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Jennifer Finney Boylan’s ‘She’s Not There’ provides powerful look into the gender transformation process

Jonathan Novak
“She’s Not There” accounts the life of Jennifer Finney Boylan transitioning from a male to a female.

Imagine being born and never fitting the gender label you were given. Plagued with gendered stereotypes, you have to put on an act to be who people want you to be. Diving deep into issues of transsexuality, identity, relationships and stereotypes, Jennifer Finney Boylan’s personal narrative She’s Not There: A Life In Two Genders is a truly remarkable and striking exploration of these issues. 

Born James “Jim” Boylan, Jennifer “Jenny” Finney Boylan felt she never truly belonged in the body she was in. From a young age, Boylan would dress up in her mother’s clothes and built up a strong desire to become female. However, she hid this, even from the people she loved most. 

Boylan’s desire to be her true self pushed her to the edge of her life, but, like a gust of wind, she was pushed back onto earth.

Although Boylan was tremendously scared of losing the people she had in life, she knew that she had to become female so that her outside appearance would match what she had always felt inside. 

“I really did ‘choose’ to be Jim every single day, but that once I put my sword down I haven’t chosen Jenny at all; I simply wake up and here I am,” Boylan said in an email to her friend, Richard Russo. 

There are obvious consequences of a major transition like this. Physical and hormonal changes are inevitable, but what is often overlooked is how this could impact the people in her life.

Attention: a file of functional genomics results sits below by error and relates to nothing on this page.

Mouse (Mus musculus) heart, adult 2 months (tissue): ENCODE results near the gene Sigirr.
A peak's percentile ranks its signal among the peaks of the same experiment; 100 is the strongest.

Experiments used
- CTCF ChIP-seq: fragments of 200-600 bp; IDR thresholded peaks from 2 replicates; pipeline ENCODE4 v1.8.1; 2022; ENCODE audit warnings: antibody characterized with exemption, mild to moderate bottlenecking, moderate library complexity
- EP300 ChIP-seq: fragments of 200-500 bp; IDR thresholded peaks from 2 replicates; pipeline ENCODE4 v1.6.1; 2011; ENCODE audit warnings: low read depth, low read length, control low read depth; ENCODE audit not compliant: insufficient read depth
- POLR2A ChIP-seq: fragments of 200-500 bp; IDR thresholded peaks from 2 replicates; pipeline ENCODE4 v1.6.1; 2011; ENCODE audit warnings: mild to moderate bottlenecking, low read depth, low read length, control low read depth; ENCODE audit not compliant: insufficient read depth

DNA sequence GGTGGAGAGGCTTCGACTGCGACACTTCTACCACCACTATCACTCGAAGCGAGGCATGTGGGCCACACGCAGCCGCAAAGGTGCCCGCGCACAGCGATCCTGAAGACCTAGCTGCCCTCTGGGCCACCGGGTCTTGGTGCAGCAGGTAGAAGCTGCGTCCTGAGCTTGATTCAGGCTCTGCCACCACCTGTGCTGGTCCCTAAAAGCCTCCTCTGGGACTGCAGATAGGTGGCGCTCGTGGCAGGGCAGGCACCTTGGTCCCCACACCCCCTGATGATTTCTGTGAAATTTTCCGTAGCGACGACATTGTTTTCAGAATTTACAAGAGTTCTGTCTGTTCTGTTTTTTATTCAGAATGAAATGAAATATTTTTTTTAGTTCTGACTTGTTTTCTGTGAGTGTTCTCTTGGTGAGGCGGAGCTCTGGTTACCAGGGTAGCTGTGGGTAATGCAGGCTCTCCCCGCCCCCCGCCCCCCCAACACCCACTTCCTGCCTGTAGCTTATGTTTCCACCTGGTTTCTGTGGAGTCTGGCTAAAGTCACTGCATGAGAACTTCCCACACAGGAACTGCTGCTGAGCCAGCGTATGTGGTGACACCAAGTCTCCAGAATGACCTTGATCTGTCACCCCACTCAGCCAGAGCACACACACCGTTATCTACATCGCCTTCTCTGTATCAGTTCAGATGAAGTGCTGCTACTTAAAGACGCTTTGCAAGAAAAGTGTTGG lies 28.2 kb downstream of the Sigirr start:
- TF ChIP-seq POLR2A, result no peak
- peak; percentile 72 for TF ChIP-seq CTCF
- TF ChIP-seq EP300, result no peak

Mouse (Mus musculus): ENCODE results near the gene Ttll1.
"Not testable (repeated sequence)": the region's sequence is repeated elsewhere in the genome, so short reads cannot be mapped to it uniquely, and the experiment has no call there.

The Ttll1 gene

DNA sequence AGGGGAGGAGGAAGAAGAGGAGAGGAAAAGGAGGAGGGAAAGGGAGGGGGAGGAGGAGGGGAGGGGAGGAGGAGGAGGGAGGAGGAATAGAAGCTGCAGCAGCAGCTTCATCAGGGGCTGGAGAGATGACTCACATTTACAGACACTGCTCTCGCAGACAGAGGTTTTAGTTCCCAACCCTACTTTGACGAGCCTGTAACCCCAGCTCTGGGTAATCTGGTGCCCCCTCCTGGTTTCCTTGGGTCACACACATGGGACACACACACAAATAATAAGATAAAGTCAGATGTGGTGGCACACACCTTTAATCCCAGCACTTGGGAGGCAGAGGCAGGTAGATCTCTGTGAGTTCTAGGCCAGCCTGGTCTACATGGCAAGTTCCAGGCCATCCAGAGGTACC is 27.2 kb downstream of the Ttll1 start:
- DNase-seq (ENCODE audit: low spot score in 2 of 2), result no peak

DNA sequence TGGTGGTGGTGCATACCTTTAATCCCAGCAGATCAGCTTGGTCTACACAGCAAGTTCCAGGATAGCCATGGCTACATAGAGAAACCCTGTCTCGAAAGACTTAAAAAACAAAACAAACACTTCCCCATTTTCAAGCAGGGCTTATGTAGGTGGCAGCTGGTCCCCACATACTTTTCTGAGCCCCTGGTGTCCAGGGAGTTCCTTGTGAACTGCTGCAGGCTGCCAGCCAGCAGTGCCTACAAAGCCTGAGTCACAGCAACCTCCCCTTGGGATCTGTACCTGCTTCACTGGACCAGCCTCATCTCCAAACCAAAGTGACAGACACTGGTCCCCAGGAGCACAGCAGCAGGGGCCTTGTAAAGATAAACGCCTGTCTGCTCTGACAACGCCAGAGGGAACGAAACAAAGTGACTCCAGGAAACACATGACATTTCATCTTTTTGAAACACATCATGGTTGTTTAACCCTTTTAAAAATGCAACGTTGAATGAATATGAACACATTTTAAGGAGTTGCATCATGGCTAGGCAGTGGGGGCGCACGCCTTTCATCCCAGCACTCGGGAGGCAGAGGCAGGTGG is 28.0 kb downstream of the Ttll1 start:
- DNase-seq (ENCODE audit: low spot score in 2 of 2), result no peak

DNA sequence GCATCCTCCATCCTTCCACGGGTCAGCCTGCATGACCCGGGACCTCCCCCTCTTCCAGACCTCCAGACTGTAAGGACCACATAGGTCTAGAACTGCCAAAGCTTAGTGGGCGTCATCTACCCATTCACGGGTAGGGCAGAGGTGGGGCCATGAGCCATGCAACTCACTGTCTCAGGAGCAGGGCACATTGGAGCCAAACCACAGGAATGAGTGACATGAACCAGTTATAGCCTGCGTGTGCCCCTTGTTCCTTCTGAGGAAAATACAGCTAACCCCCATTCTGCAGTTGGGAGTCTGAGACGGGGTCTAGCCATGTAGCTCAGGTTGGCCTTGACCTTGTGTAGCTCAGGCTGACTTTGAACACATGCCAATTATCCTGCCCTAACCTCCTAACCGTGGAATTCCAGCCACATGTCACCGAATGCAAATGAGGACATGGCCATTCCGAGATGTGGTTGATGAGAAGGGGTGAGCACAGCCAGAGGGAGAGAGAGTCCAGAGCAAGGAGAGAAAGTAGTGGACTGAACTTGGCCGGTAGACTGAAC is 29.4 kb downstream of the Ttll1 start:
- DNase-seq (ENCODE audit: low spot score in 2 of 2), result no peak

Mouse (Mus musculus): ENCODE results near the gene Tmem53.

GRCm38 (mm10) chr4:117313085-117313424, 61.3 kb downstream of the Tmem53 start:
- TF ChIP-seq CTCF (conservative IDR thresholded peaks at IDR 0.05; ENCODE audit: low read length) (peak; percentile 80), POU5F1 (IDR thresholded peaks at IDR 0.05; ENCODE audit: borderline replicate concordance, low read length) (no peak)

Many people accepted Boylan’s change, but others struggled to fit the seemingly new person into their everyday life. 

To the earlier email, Russo wrote back and said “You may have chosen to be James every day for all those years, but the fact is that you got so good at it that the rest of us can’t quite make the shift. You say you were miserable, but that’s not what we witnessed. You say Jenny is the real you, but we see an actor learning a role, getting better at it all the time, but it still feels like a role.” 

Boylan asked her wife Grace (as she is named in the book) if she believed that “all of this is necessary for me?” to which Grace said “Yes, I suppose so… But you can’t expect me to feel the way you do about this. I can’t imagine what it’s like for you, even now. I’m not the one trapped in the wrong body, in the wrong life, in the wrong place. At least I didn’t used to be. No matter what happens from here on out, I lose.”

These struggles induce a strong sense of conflict in Boylan’s relationships, full of emotions and thoughts that challenge both those involved and the readers. 

Boylan has to find a balance between her transsexuality, defying the male and female stereotypes placed upon her, the way she perceives her identity and her relationship with others.

The strong emotions of this book mirror Boylan’s equally strong writing, which, at times, is even poetic. As it is told in Boylan’s perspective, readers strongly engage with her emotions and can relate some of her feelings to their own. 

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About the Contributors
Kira Crutcher
Kira Crutcher, Sports Editor: Print
Kira Crutcher (’21) is the Sports Editor: Print for The Standard and is writing for the publication for her second year. She is a student-athlete who plays soccer in and out of school and is a licensed coach for a U9 girls team. She also is active in her community partnership with Three Acres and is an avid photographer.   
Jonathan Novak
Jonathan Novak, Deputy Editor-in-Chief: Online Emeritus
Jonathan Novak (’20) is the Deputy Editor-in-Chief: Online Emeritus of The Standard. He joined The Standard as a staff writer as a freshman and previously was the Sports Editor. He likes writing and exploring issues in the school and the professional sports world. Novak is involved in the varsity soccer and track teams. His favorite subjects are math and science. Novak has lived in London for his entire life and been at ASL since K-1.

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